Readings 20141122

The following reflection is courtesy of Don Schwager (c) 2014, whose website is located at

Is your life earthbound or heavenbound? The Sadducees had one big problem – they could not conceive of heaven beyond what they could see with their naked eyes! Aren’t we often like them? We don’t recognize spiritual realities because we try to make heaven into an earthly image. The Sadducees came to Jesus with a test question to make the resurrection look ridiculous. The Sadducees, unlike the Pharisees, did not believe in immortality, nor in angels or evil spirits. Their religion was literally grounded in an earthly image of heaven.

The Scriptures give witness to the truth that we will rise again to immortal life Jesus retorts by dealing with the fact of the resurrection. The scriptures give proof of it. In Exodus 3:6, when God manifests his presence to Moses in the burning bush, the Lord tells him that he is the God of Abraham, Isaac, and Jacob. He shows that the patriarchs who died hundreds of years previously were still alive in God. Jesus defeats their arguments by showing that God is a living God of a living people. God was the friend of Abraham, Isaac, and Jacob when they lived. That friendship could not cease with death. As Psalm 73:23-24 states: “I am continually with you; you hold my right hand. You guide me with your counsel, and afterward you will receive me to glory.” 

The ultimate proof of the resurrection is the Lord Jesus and his victory over death when he rose from the tomb. Before Jesus raised Lazarus from the dead, he exclaimed:  “I am the resurrection and the life; he who believes in me, though he die, yet shall he live, and whoever lives and believes in me shall never die. 

Do you believe this?” (John 11:25). Jesus asks us the same question. Do you believe in the resurrection and in the promise of eternal life with God?

Jesus came to restore Paradise and everlasting life for us The Holy Spirit reveals to us the eternal truths of God’s unending love and the life he desires to share with us for all eternity. Paul the Apostle, quoting from the prophet Isaiah (Isaiah 64:4; 65:17) states:

“What no eye has seen, nor ear heard, nor the heart of man conceived, what God has prepared for those who love him,” God has revealed to us through the Spirit (1 Corinthians 2:9-10). The promise of paradise – heavenly bliss and unending life with an all-loving God – is beyond human reckoning. We have only begun to taste the first-fruits! Do you live now in the joy and hope of the life of the age to come? “May the Lord Jesus put his hands on our eyes also, for then we too shall begin to look not at what is seen but at what is not seen. May he open the eyes that are concerned not with the present but with what is yet to come, may he unseal the heart’s vision, that we may gaze on God in the Spirit, through the same Lord, Jesus Christ, whose glory and power will endure throughout the unending succession of ages.” (Prayer of Origen, 185-254 AD)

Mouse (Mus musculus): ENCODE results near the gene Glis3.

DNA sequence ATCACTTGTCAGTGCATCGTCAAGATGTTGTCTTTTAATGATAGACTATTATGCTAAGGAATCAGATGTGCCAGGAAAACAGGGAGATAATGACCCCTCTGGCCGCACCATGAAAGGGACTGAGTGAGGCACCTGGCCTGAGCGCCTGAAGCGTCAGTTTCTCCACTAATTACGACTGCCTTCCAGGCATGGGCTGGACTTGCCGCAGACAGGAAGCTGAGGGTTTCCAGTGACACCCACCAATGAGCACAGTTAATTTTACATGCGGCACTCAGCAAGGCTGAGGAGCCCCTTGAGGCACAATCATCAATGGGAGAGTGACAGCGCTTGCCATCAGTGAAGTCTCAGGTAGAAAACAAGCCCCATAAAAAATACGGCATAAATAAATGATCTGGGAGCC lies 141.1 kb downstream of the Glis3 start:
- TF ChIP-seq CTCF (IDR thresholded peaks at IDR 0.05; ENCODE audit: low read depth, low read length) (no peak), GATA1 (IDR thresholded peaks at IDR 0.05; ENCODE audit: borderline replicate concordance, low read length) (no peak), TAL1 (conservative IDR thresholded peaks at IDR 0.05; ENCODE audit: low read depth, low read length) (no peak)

The following reflection is courtesy of (c) 2014. Their website is located at  


“The children of this age marry and are given in marriage, but those judged worthy of a place in the age to come and of resurrection from the dead do not.” —Luke 20:34-35   During the persecution of the Christians by the Emperor Domitian, the Book of Revelation was written to encourage them to remain faithful to Jesus. Many had lost their lives and were among the first martyrs of Christianity. St. John depicts the two witnesses as Moses (Ex 7:17-20; Rv 11:6) and Elijah (1 Kgs 18:36-40; Jas 5:17; Rv 11:6), the same individuals who appeared at the Transfiguration with Jesus (Mk 9:4). He makes the point of showing that they have resurrected from the dead and gone to heaven. The reference to three-and-one-half days (Rv 11:11) refers to the time of tribulation similar to the three-and-one-quarter years during which the Maccabees had revolted against Antiochus Epiphanes IV in 165 B.C. The witnesses triumphed over their enemies and went to heaven (Rv 11:12).

The Pharisees believed in the resurrection of the body whereas the Sadducees did not (Lk 20:27). Today we hear of many bizarre theories such as reincarnation which deny the resurrection of the body and in a certain sense the immortality of the soul. The Scriptures are very clear about life after death. The continuance of life is that which gives meaning to human mortality. The Eucharist is already a foretaste of the continuance of life. The Eucharist is a pledge of our future glory. Believe in the resurrection. Live in that hope so as to be strong as you follow Jesus.  

Prayer: “Blessed be the Lord, my Rock, who trains my hands for battle, my fingers for war” (Ps 144:1). Promise: “God is not the God of the dead but of the living. All are alive for Him.” —Lk 20:38 Praise: St. Cecilia, her husband, and his brother all were crowned as martyrs and praise Jesus forever in eternal joy.     

Rescript: In accord with the Code of Canon Law, I hereby grant my permission to publish One Bread, One Body covering the period from October 1, 2014 through November 30, 2014.†Most Reverend Joseph R. Binzer, Auxiliary Bishop, Vicar General of the Archdiocese of Cincinnati, April 24, 2014.  The rescript is a declaration that a book or pamphlet is considered to be free of doctrinal or moral error. It is not implied that those who have granted ecclesial permission agree with the contents, opinions, or statements